A wildly popular Montreal tradition since 1980, the annual CBC Sing-In celebrates the season with your favourite Christmas tunes performed by the Choir of the Church of St. Andrew and St. Paul, the Sing-In Brass, organist Jonathan Oldengarm, conductor Jordan de Souza and more than 1,500 carollers singing along.

Wednesday, December 4, 2013

A Globe and Mail editorial on the CBC.

The CBC: What’s it good for, without hockey?

The Globe and Mail
Published Friday, Nov. 29 2013, 7:30 PM EST

In the beginning was The Hockey. And The Hockey was with the CBC. And The Hockey was the CBC.

This week’s news that Rogers Communications will pay $5.2-billion for the main National Hockey League programming rights for the next 12 years, displacing the Canadian Broadcasting Corporation, marks the loss of the CBC’s most popular program. Hockey Night in Canada is one of the CBC’s biggest money-makers, and also one of its biggest expenses. Under the terms of the Rogers deal, CBC will continue to carry HNIC for the next four years, but Rogers is essentially just borrowing the public broadcaster’s airwaves. Rogers will pay the bills, have creative control – and keep the revenue. CBC head Hubert Lacroix put on a brave face, but he and almost everyone else who weighed in sounded as if they believed this is a crushing defeat for the corporation, and possibly a fatal one.

It is not. Losing hockey is the best thing that could have happened to the CBC. A national institution that long ago lost its way has been given the chance – possibly its last chance – to find its soul. NHL hockey, the most popular pastime in this country, doesn’t need the CBC. And the CBC, if it’s to be what a public broadcaster should be, doesn’t need the NHL.

If the CBC did not exist, would we create it? And to do what?

The strongest argument for the CBC goes something like this: There are some public goods that the free market will not deliver, or will not deliver well enough, and so we create public institutions to do the job. Think of museums, libraries and parks. These would be very different without public support, and in some cases they might not exist at all. There’s a compelling logic to taxpayer backing for the National Gallery of Canada or the Canadian War Museum, or hundreds of other cultural institutions and historical sites. The CBC is, in part, such an institution.

But what about the things that if we were designing a public broadcaster from scratch, we wouldn’t want it doing? Consider the following hypothetical: Should taxpayer dollars be spent building a national network of cinemas showing the latest Hollywood movies? The private sector already does a pretty good job of running multiplexes.

And yet the CBC has often seen the television equivalent as a core part of its mandate. Popular American programs already filling the private airwaves – Jeopardy, Wheel of Fortune, reruns of situation comedies like The Simpsons, and lots of Hollywood movies – became a network staple. And hockey? Oh yes, and hockey.

Hockey is just about the most stereotypically Canadian thing you can put on television. It’s also the most popular. That’s not an argument in favour of hockey on the CBC – on the contrary, it’s the best argument against it. That Rogers was willing to pay $5.2-billion for the rights testifies to the fact that NHL hockey is a ridiculously successful business, and putting those games on the nation’s screens is the most competitive, in-demand entertainment in the country. If the CBC didn’t exist, there would still be NHL hockey on TV; in fact, Rogers appears to be intent on showing far more hours of hockey, on more platforms, than the CBC ever did. The market works! NHL hockey needs a taxpayer-supported public broadcaster like a fish needs a goalie mask.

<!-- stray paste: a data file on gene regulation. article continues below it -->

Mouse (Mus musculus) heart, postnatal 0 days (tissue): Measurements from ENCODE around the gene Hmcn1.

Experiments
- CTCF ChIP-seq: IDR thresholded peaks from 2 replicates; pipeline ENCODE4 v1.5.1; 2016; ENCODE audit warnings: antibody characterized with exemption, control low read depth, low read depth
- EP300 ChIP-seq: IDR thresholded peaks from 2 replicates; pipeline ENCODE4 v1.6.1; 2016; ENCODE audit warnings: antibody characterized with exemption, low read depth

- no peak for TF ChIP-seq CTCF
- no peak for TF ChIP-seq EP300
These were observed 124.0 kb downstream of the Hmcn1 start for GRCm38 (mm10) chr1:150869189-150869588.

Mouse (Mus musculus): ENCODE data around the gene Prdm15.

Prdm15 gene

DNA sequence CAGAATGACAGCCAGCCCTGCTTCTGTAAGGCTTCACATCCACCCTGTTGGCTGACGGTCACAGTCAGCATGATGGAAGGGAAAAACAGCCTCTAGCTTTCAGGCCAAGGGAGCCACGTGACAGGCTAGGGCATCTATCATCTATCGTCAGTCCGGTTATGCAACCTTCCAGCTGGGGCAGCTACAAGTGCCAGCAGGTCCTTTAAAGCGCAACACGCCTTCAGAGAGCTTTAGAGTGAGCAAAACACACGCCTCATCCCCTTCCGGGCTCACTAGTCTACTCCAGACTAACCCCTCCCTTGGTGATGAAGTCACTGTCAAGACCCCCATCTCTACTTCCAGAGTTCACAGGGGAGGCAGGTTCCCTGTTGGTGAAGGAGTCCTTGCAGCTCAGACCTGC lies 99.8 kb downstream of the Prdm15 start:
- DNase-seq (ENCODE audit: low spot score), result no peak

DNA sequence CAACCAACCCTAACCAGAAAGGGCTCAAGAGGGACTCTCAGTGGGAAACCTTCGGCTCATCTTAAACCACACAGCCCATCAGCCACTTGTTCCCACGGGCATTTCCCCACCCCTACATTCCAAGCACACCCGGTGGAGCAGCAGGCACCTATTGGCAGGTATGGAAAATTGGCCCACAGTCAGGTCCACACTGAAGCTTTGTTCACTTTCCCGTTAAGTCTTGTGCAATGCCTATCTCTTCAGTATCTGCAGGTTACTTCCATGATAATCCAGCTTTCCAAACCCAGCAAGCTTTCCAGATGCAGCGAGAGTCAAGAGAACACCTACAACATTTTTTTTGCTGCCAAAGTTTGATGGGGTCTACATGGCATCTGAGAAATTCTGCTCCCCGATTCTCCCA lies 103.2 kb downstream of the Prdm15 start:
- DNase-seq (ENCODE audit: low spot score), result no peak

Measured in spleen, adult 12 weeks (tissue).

Hockey reveals what should have been obvious all along: Popular programming doesn’t need taxpayer support. We don’t need a CBC to compete with the private sector. We need a CBC that goes where the private sector isn’t, doing important things that are necessary but may be less popular.

Consider arts and cultural programming – something that CBC television used to do a lot more of, and then in recent years stepped back from. Or educational and children’s programming. Documentaries. Regional programming. Producing intellectually ambitious Canadian dramas and movies. CBC TV has, in recent years, overwhelmingly focused its efforts on competing with private broadcasters, going down-market, and aiming the same sorts of programs at the same audience. The strategy is an expensive dead end.

And as part of the quest to bring in more money, the CBC has also introduced advertising to radio. Over time, that step will likely push the often excellent CBC Radio One and 2 into making programming decisions that ape the moves of private broadcasters – just like the considerably less excellent CBC TV.

So here’s a radical proposal to ensure that the CBC retains the spirit of a public broadcaster: Get rid of advertising. No ads on radio, no ads on TV, no ads on the website.

The bulk of the CBC’s funding already comes from the taxpayer: Last year, it received a subsidy of $1.1-billion from the federal government. Only $330-million of the corporation’s revenues came from advertising. And yet the chase for dollars consumes the CBC’s energies, generates new expenses and compels it to produce programs that shouldn’t be on a public network, undermining its public-service mission.

The CBC needs a rethink. Rogers and the NHL did it, and us, a favour. What if it stopped being a public broadcaster with private tendencies and became instead a pure public service? The CBC’s most recent annual report is titled “Challenging the Status Quo.” If only it would.